The first ever Hawkers Market in Edmonton took place on Saturday, November 30 in the basement of the Mercer Warehouse (otherwise known as Vacancy Hall). Originating in Vancouver, Hawkers Market intends to “create a space where vibrant and exciting local food can be discovered…a place to conduct commerce, rapidly test ideas and meet customers face to face.” As a result, I expected the event to be similar in nature to the Toronto Underground Market I attended last year, which is set-up as an opportunity for start-up food businesses to grow and make a name for themselves in a competitive market. No doubt, one of the busiest vendors at TUM that night was La Carnita, which is now one of the most popular taquerias in Toronto.
Mack and I were given free admission tickets, but I did purchase two $10 advance tickets for my sisters. Menus weren’t available in advance, but when we arrived, we found that food averaged between $5-7.
With my sisters
Given it was Hawkers Market’s first time in Edmonton, a few hiccups were to be expected. For one, the start time was 5pm, though this was inconsistent on some of the advertised Eventbrite information. As well, with some power issues and poor ventilation, it will be interesting to see if Vacancy Hall will continue to host this event.
Eight vendors were set up along the periphery of the room, with a DJ adding to the party atmosphere. Though we were somewhat surprised to see that five of the vendors were existing or soon-to-be food truck operators, in a way, the timing perfectly complements the food truck off-season. That said, we were hoping to see more newly-established businesses, but I am guessing this will come as word spreads about Hawkers Market.
The Bully Food Truck team!
Drift’s mini truck replica greeted guests walking in, but perhaps even more enticing was their menu offering, a Burmese dish of khao swe ($5). One of Nevin’s family recipes, the coconut chicken noodles were served up and ready to be customized with an assortment of toppings: green onions, cilantro, fried onions, chickpea chips and sticks, boiled egg, lemon and red chili flakes. It was fun to make the dish to our taste, delectable as it already was.
Khao swe from Drift
Notably, Drift was also selling their signature ketchup and spice, nicely packaged for holiday giving. If you missed it, you can now pick up the products at Acme Meats!
Give the gift of Drift
Amanda high-tailed it pretty quick to Sailin’ On, her favourite food truck. We shared an order of chili-lime tofu tacos ($9), with refried beans, vegan cheddar, veggies, salsa verde and lime. She wasn’t disappointed with her pick.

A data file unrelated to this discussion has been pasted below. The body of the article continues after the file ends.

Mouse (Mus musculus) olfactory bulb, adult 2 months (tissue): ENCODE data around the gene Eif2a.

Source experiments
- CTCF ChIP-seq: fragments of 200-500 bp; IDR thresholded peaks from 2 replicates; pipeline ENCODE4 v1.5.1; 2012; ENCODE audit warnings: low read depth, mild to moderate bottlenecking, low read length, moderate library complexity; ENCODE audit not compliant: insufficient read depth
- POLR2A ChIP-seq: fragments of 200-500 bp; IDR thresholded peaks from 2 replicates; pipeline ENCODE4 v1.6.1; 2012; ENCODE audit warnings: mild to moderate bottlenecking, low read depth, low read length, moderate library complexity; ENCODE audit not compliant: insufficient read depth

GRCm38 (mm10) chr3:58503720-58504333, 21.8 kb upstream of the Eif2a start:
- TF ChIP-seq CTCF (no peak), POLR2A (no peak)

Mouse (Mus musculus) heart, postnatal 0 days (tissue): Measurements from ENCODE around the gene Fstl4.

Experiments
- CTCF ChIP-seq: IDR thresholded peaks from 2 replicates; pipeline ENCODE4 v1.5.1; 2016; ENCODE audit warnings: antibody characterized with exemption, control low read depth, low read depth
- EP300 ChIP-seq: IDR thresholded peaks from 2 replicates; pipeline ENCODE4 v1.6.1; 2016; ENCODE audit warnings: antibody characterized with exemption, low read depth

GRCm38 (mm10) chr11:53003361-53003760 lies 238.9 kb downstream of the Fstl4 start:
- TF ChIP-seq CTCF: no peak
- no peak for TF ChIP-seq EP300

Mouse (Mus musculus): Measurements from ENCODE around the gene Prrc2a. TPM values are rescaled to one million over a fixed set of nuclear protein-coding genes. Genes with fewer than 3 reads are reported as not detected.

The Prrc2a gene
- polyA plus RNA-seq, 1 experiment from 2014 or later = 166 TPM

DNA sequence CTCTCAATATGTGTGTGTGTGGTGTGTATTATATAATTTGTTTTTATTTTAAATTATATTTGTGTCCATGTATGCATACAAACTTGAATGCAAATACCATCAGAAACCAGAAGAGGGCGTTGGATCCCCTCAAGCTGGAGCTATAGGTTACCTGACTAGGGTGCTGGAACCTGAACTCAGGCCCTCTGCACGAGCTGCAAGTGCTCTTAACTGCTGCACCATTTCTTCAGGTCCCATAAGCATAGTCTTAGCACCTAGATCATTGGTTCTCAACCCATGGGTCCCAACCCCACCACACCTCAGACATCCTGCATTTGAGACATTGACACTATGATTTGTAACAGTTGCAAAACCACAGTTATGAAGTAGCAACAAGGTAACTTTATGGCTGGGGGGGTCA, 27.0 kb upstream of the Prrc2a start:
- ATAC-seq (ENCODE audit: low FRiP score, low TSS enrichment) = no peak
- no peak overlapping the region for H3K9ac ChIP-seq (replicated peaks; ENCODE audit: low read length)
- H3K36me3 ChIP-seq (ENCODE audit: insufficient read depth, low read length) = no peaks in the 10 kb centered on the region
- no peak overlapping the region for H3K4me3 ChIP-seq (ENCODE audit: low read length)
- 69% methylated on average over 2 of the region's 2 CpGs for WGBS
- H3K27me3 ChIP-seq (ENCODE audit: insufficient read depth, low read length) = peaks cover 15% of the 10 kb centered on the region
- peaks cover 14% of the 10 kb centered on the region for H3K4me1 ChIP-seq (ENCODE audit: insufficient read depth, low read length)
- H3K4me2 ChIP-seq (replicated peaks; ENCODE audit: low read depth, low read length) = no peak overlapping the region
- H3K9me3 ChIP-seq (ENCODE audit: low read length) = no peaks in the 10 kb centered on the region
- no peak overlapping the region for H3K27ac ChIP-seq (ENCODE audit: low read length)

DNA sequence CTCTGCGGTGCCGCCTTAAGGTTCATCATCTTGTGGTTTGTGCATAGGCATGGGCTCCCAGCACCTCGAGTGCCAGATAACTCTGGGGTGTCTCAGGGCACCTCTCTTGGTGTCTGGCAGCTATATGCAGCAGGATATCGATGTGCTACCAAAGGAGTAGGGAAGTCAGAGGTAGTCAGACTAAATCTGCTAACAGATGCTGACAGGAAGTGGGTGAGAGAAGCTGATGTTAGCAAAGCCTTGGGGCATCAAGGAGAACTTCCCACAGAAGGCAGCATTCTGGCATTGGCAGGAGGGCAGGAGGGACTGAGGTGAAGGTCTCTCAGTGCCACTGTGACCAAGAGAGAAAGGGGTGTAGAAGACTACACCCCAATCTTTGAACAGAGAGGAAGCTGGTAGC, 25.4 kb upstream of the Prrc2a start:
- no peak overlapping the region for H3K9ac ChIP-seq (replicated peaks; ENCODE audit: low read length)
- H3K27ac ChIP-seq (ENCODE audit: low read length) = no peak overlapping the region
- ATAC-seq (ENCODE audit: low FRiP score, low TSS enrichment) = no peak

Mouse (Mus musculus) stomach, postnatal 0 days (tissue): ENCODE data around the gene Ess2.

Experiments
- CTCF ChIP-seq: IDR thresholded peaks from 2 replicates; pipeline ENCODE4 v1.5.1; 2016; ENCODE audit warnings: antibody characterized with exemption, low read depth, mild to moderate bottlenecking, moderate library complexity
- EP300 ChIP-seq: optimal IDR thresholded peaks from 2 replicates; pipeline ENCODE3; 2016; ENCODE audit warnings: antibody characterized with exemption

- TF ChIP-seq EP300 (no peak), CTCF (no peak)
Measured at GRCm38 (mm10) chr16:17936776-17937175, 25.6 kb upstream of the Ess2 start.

Chili-lime tofu tacos from Sailin’ On
I didn’t expect a restaurant like XIX Nineteen to participate in Hawkers Market, though in hindsight, it was an opportunity to interact with a whole new group of potential patrons. Felicia ordered a dish of rabbit and gnocchi poutine ($5 without the meat) to try. It was a creative dish well-suited to the environment it was being cooked and served in, and the gnocchi was tasty in and of itself.
Gnocchi poutine from XIX Nineteen
In that same vein, Casa Doce, a food truck which has mostly operated in Sherwood Park this past year, showcased their Mexican cuisine to a different audience. We tried their jalapeno and queso fresco tamale ($5), topped with beans and pickled onions. It was piping hot, and definitely meant to be shared by a group.
Tamale from Casa Doce
It was exciting to see two brand new vendors launching at Hawkers Market who don’t yet already have an existing storefront or truck. Parts & Service is a forthcoming food truck, their name inspired by some of the off-cuts of meat they will be using. That night, they were serving up duck confit and roasted bone marrow ($5); we ordered the latter. Served with crostini and topped with fennel salsa, it was a memorable dish that immediately set them apart from other trucks.
Roasted bone marrow from Parts & Service
Unfortunately, we missed sampling the dessert from Paper Bag Donuts, courtesy of Red Ox Inn’s Sean O’Connor. To be honest, I saw a tiny sign with the letters “PBD” on the corner, but didn’t investigate any further – our loss. Hopefully Paper Bag Donuts pops-up again soon!
The one vendor that wasn’t quite like the others was South Island Pie Company, which had presence at the City Market this summer. They weren’t sampling any products, and instead, were selling frozen pies for takeaway. We did pick up a pair on our way out, as we were heading home and could stash them in our freezer, but given they were the odd booth out, we hoped they were successful through the night.
South Island Pie Company
So while the majority of the vendors weren’t necessarily new, I think Hawkers Market still accomplished their mission of increasing the exposure of small food businesses. It sounds like a second Hawkers Market is scheduled for February 22, 2014, so keep an eye out for more details!